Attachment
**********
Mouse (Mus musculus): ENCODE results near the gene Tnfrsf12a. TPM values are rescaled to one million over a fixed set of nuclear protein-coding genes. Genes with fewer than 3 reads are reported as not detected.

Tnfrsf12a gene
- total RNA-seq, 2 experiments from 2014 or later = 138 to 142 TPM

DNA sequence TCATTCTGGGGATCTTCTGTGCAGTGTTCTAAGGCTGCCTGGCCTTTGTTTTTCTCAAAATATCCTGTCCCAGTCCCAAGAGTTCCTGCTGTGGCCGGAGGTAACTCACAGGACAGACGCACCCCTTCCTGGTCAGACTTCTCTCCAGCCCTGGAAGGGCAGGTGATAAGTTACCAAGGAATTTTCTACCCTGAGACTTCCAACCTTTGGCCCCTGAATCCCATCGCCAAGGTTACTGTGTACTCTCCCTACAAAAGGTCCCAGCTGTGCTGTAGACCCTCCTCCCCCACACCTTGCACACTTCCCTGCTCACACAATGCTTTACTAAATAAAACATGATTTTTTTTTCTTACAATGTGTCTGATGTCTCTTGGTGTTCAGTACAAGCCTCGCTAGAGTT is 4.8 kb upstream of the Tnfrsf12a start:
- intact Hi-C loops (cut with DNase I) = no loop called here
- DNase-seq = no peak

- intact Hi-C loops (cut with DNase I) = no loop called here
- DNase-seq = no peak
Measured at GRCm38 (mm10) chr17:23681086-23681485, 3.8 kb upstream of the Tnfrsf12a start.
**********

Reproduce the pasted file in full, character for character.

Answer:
Mouse (Mus musculus): ENCODE results near the gene Tnfrsf12a. TPM values are rescaled to one million over a fixed set of nuclear protein-coding genes. Genes with fewer than 3 reads are reported as not detected.

Tnfrsf12a gene
- total RNA-seq, 2 experiments from 2014 or later = 138 to 142 TPM

DNA sequence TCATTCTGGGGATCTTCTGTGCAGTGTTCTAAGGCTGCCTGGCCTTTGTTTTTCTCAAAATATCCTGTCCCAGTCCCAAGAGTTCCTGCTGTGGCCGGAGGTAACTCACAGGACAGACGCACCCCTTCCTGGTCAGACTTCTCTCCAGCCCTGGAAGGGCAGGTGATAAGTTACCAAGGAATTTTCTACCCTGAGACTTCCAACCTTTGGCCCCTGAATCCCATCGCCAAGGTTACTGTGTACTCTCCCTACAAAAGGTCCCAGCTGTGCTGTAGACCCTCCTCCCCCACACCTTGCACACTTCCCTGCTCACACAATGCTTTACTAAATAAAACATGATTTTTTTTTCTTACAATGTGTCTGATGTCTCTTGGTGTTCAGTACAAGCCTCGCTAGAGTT is 4.8 kb upstream of the Tnfrsf12a start:
- intact Hi-C loops (cut with DNase I) = no loop called here
- DNase-seq = no peak

- intact Hi-C loops (cut with DNase I) = no loop called here
- DNase-seq = no peak
Measured at GRCm38 (mm10) chr17:23681086-23681485, 3.8 kb upstream of the Tnfrsf12a start.